January 5, 1953 |
Athens, Georgia, U.S.
|Alma mater||Paine College
University of South Carolina,
Michael L. Thurmond (born 5 January 1953) is the interim superintendent of the DeKalb County School District, the third largest district in the state of Georgia. The district serves nearly 99,000 students with over 13,400 employees. He is currently on leave from the Butler, Wooten & Fryhofer law firm. Thurmond was the Democratic Party's nominee for United States Senate in 2010.
Thurmond was raised as a sharecropper's son in Clarke County, Georgia. He graduated Cum Laude with a B.A. in Philosophy and Religion from Paine College and later earned a Juris Doctorate degree from the University of South Carolina School of Law. He also completed the Political Executives program at the John F. Kennedy School of Government at Harvard University.
In 1986, he became the first African-American elected to the Georgia General Assembly from Clarke County since Reconstruction. During his legislative tenure, Thurmond authored major legislation that has provided more than $250 million in tax relief to Georgia's senior citizens and working families.
Following his legislative service, Thurmond was called upon to lead the state Division of Family and Children's Services and direct Georgia's historic transition from welfare to work. He created the innovative Work First program, which helped over 90,000 welfare-dependent Georgia families move from dependence into the workforce.
In 1997, Thurmond became a distinguished lecturer at the University of Georgia's Carl Vinson Institute of Government. The following year in November, he was elected Georgia Labor Commissioner, becoming the first non-incumbent African American to be elected to statewide office in Georgia.
During his three terms as commissioner, the Georgia Labor Department underwent a major transformation in customer service and efficiency. His Georgia Works program has earned national praise and bi-partisan support. President Barack Obama based part of the American Jobs Act after the Georgia Works model. However, Thurmond's most gratifying accomplishment as a public official was the construction of a $20 million school for young people with disabilities at the historic Roosevelt Institute in Warm Springs, Georgia.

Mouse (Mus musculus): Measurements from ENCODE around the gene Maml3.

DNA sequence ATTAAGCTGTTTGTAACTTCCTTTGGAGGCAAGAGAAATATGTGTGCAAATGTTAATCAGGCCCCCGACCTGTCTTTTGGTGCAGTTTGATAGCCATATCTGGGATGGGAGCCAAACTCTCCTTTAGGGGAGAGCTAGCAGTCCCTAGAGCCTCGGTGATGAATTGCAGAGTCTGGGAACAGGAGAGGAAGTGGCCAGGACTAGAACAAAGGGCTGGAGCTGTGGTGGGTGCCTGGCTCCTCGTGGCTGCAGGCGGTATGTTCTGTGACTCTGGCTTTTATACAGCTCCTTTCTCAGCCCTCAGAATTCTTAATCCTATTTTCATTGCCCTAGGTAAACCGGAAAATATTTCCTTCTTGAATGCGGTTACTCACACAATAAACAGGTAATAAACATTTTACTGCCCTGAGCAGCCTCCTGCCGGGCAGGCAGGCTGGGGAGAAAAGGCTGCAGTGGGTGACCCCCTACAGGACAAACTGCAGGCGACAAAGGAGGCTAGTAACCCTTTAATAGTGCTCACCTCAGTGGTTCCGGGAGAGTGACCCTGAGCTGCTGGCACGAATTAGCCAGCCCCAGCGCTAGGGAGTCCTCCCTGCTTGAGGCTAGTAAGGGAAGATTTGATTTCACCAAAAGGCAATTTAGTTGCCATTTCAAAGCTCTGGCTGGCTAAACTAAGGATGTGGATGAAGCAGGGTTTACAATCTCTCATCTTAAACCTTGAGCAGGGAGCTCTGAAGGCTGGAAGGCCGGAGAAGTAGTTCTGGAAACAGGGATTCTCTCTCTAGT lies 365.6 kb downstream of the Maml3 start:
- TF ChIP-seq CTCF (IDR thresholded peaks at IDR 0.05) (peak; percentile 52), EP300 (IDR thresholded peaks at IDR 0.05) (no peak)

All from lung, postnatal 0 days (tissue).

He is the recipient of two honorary doctorate degrees from Clark Atlanta University and LaGrange College. Thurmond has also served as a motivational speaker to state school board associations in nine Southern states on issues regarding leadership, diversity, and public education advocacy in the 21st century.
Thurmond's latest book, Freedom: Georgia's Antislavery Heritage, 1733-1865, was awarded the Georgia Historical Society's Lilla Hawes Award. The Georgia Center for the Book listed Freedom as one of The 25 Books All Georgian's Should Read. He presently serves on the Board of Curators of the Georgia Historical Society. He is married to Zola Fletcher Thurmond, and they have one daughter, Mikaya Thurmond.
U.S. Senate campaign
In April 2010, Thurmond announced his intention to challenge incumbent Republican Senator Johnny Isakson. He easily defeated his opponent in the Democratic primary, county employee RJ Hadley, on July 20. He lost the general election to Isakson and was succeeded as Commissioner of Labor by former state representative Mark Butler, a member of the Republican Party.
|Party political offices|
|Democratic nominee for U.S. Senator from Georgia